The Toronto Raptors and San Antonio Spurs each took a 24-second violation to honor Kobe. He wore 8 and 24 with the Lakers. Other teams followed. Trae Young, the rising young star of the Atlanta Hawks, wore a Kobe’s No. 8 to start the game. In that same game, Young and Phoenix Suns guard Devin Booker each took 24 shots.
Shaquille O’Neal posted messages on social media on the day of the crash. But the world didn’t really see how he was truly feeling until he made his first appearance publicly on the “NBA on TNT” show where he could barely hold it together reflecting on his complicated relationship with Kobe. We’ve never seen Big Fella hurt like this. Tears coming down his eyes as he talked about the pain he’s feeling while dealing with the loss of his former Lakers teammate.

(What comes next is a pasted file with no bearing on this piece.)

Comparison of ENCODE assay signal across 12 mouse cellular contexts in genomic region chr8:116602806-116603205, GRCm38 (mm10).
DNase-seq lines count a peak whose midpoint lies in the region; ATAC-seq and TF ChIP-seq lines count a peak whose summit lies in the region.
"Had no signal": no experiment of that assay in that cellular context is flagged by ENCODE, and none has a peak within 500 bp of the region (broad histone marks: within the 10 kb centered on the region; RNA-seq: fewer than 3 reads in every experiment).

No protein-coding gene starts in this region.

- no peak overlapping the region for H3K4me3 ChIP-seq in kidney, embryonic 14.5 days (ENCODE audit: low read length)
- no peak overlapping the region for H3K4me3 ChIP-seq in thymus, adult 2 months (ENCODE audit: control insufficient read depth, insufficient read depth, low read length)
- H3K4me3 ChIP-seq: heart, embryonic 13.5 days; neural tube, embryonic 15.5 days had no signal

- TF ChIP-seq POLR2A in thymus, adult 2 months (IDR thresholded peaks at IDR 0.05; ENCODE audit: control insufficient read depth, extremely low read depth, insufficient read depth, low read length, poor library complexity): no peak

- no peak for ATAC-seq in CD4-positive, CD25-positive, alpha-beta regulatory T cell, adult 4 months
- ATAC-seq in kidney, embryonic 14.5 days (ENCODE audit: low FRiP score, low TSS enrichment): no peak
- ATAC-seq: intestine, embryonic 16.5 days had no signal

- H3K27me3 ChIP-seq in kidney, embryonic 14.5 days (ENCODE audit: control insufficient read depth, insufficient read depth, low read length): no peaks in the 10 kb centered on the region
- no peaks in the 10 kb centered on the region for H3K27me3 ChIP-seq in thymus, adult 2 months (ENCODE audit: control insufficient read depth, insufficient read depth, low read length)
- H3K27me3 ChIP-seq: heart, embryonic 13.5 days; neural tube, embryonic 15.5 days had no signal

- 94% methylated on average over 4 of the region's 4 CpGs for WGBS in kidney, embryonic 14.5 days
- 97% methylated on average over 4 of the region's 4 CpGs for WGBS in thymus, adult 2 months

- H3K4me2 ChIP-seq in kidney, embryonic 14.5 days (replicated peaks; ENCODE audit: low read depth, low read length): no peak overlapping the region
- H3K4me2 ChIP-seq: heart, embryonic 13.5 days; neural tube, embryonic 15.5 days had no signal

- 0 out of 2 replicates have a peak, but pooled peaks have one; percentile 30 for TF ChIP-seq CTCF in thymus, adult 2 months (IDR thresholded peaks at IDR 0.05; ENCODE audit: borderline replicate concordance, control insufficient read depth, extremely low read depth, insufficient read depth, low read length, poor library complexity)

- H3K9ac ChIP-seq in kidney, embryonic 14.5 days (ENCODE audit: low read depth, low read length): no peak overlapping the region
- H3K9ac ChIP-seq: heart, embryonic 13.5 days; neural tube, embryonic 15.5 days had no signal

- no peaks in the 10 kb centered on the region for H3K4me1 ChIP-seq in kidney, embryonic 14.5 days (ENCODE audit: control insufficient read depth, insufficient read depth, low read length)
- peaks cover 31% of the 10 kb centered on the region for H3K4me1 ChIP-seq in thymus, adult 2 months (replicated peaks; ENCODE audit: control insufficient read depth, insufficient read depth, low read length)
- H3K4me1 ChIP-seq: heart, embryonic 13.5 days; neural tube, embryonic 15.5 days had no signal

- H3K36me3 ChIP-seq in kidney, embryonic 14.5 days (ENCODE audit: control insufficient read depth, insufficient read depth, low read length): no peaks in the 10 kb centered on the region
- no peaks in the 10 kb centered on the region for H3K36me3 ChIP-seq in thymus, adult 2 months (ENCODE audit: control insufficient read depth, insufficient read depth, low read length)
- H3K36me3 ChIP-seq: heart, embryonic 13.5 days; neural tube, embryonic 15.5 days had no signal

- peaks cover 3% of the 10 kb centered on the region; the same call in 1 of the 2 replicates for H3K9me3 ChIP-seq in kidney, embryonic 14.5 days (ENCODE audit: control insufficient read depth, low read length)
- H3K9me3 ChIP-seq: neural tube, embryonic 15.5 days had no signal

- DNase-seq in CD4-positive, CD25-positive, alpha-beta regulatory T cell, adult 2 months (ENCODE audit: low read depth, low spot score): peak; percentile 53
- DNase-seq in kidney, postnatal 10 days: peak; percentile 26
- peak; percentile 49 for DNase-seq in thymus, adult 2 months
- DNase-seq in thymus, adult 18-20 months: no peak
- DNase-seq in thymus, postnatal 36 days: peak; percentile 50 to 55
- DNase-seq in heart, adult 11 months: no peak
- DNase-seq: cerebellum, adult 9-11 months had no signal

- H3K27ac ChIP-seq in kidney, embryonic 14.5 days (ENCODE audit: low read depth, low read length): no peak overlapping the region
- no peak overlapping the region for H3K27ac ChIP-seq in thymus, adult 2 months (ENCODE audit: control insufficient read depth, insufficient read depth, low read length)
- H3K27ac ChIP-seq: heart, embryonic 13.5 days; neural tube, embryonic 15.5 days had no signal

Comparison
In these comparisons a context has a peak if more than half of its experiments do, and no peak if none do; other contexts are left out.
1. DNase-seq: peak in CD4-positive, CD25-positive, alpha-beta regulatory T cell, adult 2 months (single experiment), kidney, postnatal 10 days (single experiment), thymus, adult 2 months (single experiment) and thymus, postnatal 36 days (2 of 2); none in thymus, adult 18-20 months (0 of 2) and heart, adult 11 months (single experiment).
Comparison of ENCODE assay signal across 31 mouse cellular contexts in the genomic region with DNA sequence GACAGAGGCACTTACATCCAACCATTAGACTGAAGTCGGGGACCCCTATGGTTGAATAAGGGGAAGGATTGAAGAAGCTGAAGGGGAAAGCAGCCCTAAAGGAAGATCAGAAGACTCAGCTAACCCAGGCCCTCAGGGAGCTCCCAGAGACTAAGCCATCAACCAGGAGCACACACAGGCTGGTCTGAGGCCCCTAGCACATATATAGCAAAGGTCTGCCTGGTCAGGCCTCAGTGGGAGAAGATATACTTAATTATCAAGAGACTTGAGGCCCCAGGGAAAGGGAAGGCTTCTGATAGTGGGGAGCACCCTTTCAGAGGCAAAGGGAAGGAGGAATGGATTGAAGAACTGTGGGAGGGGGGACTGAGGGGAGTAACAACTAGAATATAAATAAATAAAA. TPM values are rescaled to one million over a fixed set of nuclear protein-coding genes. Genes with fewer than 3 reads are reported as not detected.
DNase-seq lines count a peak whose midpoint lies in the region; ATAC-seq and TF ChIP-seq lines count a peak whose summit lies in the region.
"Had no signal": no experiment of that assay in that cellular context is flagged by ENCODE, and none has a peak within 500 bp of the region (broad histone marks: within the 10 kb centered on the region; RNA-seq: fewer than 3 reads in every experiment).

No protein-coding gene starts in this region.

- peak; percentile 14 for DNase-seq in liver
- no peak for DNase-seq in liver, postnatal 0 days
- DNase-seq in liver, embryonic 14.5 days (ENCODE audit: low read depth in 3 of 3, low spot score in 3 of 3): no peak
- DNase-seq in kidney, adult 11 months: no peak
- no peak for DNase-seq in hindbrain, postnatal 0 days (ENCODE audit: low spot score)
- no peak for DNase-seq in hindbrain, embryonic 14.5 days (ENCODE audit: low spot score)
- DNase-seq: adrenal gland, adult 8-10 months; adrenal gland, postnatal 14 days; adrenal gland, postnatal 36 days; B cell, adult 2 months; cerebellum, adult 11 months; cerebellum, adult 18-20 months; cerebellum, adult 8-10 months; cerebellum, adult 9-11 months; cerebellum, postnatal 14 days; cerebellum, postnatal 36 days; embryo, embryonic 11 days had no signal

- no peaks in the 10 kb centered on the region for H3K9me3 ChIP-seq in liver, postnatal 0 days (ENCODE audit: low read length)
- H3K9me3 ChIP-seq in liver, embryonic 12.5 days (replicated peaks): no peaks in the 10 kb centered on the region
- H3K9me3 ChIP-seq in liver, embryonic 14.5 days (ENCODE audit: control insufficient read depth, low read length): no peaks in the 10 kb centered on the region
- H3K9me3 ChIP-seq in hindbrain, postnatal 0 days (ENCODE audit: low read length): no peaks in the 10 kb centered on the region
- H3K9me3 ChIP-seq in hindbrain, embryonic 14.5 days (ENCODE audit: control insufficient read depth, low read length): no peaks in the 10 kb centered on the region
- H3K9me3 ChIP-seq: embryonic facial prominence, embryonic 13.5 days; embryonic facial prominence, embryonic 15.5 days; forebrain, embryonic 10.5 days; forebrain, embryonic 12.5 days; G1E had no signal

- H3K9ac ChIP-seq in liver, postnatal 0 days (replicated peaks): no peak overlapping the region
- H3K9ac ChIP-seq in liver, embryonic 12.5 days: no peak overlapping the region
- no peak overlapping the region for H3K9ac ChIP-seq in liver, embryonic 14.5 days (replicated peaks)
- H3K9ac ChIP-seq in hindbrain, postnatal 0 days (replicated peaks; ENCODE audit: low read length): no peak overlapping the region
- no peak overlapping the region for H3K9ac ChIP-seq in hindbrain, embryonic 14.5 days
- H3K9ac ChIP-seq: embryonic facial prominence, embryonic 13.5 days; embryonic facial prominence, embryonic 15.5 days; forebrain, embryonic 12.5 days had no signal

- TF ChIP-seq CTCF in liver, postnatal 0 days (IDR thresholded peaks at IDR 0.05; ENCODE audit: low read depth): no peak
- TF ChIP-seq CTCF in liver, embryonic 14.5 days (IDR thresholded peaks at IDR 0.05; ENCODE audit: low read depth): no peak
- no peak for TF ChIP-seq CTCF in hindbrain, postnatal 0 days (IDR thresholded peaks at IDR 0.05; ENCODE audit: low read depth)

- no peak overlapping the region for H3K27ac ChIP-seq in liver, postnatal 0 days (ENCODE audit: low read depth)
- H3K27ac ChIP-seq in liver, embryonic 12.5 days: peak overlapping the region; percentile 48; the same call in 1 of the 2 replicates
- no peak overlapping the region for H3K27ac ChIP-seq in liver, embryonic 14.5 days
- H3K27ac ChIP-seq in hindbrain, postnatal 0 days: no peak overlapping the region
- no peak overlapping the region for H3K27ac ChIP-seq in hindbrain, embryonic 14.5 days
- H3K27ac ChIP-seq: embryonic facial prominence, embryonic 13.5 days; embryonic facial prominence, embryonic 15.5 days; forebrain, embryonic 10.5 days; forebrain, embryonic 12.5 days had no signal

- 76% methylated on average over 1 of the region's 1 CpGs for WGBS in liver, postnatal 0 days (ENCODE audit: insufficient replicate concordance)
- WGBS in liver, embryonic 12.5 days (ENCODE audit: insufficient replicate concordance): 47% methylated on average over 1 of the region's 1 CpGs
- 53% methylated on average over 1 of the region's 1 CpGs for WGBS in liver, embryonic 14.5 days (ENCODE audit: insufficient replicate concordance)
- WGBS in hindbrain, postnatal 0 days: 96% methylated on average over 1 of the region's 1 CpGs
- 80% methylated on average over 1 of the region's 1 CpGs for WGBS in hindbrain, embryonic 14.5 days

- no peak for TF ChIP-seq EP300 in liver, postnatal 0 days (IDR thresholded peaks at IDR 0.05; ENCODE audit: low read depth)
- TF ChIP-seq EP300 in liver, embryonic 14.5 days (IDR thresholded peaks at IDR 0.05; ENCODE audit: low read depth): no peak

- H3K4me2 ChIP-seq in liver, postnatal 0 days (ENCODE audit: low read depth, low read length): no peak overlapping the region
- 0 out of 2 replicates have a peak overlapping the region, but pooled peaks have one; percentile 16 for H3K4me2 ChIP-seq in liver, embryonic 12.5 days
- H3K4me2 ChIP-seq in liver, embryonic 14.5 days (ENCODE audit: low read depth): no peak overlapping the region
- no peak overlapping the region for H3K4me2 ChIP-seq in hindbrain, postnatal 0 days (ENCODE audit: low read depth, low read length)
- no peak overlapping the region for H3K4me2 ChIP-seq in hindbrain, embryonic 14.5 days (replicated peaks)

“I haven’t felt a pain that sharp in a while.. it definitely changes me.”’@SHAQ on the loss of his brother, Kobe. pic.twitter.com/dM5i0DDgGK
— NBA on TNT (@NBAonTNT) January 29, 2020
Shaq said he considered Bryant as family. Called him his “little brother.” Sure, they had their petty squabbles but at the end of the day they respected each other and cared about each other. Shaq and Kobe will forever be connected at the hip for winning three straight NBA titles with the Lakers. They will go down in history as one of the greatest “1-2 punches” in NBA history. Just ask Shaq.
Shaq said Kobe embraced his kids like they were his. He did the same for Kobe’s daughters.